In terms of water, the extensive variable is water content, and it tells you the extent, or amount, of water in plant tissue or soil. The intensive variable is water potential, and it describes the intensity or quality of water in plant tissue or soil.  Water content can only tell you how much water you have. If you want to know how fast it can move, you need to measure hydraulic conductivity. If you want to know whether it will move and where it’s going to go, you need water potential.

water potential

If you want to know whether water will move and where it’s going to go, you need water potential.

Two Key Water Potential Questions:

1. Where will water move? Water will always flow from high potential to low potential. This is the second law of thermodynamics—energy flows along the gradient of the intensive variable.

2. What is the availability of water to plants? Liquid water moves from soil to and through roots, through the xylem of plants, to the leaves, and eventually evaporates in the substomatal cavities of the leaf. The driving force for this flow is a water potential gradient. In order for water to flow, therefore, the leaf water potential must be lower than the soil water potential.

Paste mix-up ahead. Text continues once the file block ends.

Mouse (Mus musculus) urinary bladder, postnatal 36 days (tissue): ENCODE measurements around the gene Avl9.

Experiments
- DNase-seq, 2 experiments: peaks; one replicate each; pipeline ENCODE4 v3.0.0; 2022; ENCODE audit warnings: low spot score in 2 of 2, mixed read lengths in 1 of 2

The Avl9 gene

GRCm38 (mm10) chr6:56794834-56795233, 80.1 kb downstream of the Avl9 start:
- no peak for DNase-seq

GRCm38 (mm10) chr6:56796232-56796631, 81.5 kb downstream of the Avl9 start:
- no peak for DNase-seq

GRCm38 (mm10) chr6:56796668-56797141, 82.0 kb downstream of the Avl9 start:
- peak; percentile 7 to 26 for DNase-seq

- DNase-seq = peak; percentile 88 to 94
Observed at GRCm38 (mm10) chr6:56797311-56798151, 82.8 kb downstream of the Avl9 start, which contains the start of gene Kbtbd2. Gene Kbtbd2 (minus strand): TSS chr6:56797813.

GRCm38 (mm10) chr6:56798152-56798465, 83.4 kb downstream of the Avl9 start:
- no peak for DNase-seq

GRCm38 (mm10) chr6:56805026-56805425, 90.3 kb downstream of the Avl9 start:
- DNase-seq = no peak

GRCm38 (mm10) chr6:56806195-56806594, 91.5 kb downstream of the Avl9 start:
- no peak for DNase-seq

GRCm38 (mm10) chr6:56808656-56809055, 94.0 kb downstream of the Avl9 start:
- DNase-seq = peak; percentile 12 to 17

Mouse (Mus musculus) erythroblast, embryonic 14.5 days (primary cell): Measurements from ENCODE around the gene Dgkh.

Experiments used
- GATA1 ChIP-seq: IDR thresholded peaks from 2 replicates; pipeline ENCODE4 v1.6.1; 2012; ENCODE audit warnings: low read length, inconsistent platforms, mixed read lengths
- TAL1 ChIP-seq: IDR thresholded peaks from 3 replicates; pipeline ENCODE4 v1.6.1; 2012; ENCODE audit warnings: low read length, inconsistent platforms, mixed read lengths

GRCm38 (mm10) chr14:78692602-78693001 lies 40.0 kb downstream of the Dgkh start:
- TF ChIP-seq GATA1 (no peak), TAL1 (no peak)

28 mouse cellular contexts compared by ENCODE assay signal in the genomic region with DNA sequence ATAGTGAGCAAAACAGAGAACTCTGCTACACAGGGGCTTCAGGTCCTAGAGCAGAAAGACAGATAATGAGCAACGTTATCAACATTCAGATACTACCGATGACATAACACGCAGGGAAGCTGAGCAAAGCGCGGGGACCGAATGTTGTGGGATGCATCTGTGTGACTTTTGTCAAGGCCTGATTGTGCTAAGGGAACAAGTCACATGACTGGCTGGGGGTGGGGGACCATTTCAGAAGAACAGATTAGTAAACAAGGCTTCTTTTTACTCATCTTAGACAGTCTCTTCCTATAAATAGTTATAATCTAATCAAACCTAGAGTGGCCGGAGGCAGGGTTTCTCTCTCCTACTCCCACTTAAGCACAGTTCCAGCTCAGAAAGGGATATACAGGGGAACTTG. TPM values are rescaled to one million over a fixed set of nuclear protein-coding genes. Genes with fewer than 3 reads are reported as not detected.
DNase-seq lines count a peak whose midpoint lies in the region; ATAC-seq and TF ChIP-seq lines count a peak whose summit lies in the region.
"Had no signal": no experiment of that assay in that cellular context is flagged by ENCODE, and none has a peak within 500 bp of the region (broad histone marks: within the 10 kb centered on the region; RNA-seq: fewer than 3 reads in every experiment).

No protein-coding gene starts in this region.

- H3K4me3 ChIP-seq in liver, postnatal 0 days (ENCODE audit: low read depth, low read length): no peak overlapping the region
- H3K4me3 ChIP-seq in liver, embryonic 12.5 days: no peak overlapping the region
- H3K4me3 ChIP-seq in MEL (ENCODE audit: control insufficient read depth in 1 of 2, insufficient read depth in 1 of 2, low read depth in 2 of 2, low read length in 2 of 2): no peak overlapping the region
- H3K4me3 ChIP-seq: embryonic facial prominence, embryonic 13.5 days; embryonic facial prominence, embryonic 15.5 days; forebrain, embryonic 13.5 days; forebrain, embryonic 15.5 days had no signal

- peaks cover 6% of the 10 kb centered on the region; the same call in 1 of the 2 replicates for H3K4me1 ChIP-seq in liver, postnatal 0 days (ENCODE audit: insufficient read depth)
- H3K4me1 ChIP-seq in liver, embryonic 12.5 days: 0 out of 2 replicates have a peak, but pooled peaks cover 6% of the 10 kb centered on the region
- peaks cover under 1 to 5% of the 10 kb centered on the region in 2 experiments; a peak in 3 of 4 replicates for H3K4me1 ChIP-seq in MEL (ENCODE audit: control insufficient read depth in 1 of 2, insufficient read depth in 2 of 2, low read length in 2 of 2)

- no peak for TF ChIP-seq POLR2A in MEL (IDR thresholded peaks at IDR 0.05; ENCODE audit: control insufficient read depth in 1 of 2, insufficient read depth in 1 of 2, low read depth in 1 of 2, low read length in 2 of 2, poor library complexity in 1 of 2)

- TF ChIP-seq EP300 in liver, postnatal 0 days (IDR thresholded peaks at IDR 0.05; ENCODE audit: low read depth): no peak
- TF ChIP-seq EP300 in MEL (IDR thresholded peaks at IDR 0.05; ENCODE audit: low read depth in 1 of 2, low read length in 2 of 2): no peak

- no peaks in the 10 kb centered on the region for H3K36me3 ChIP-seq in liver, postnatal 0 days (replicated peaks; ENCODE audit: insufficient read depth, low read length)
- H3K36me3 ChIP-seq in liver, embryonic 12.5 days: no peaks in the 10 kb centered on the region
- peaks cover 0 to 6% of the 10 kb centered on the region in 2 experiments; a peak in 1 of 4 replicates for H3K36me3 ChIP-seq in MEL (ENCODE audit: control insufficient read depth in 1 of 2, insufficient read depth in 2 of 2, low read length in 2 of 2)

Next week learn about the four components of water potential– osmotic potential, gravitational potential, matric potential, and pressure potential.

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How Many Soil Moisture Sensors Do You Need?

“How many soil moisture sensors do I need?” is a question that we get from time to time. Fortunately, this is a topic that has received substantial attention by the research community over the past several years. So, we decided to consult the recent literature for insights. Here is what we learned.

soil moisture sensors

In the spatial domain, soil moisture variability arises from differences in soil texture.

Other than the fact that most situations call for more than a single sensor if you are working in the field, it turns out that there are few hard and fast rules that can be applied universally. In fact, one study that attempted to answer this question found that the optimum number of samples ranged from four to 250 (Loescher et al., 2014). Obviously, study objectives, accuracy requirements, scale, and site-specific characteristics must be taken into account on a case-by-case basis. Although no single answer can capture all scenarios, there are some generalities that you can rely on for guidance.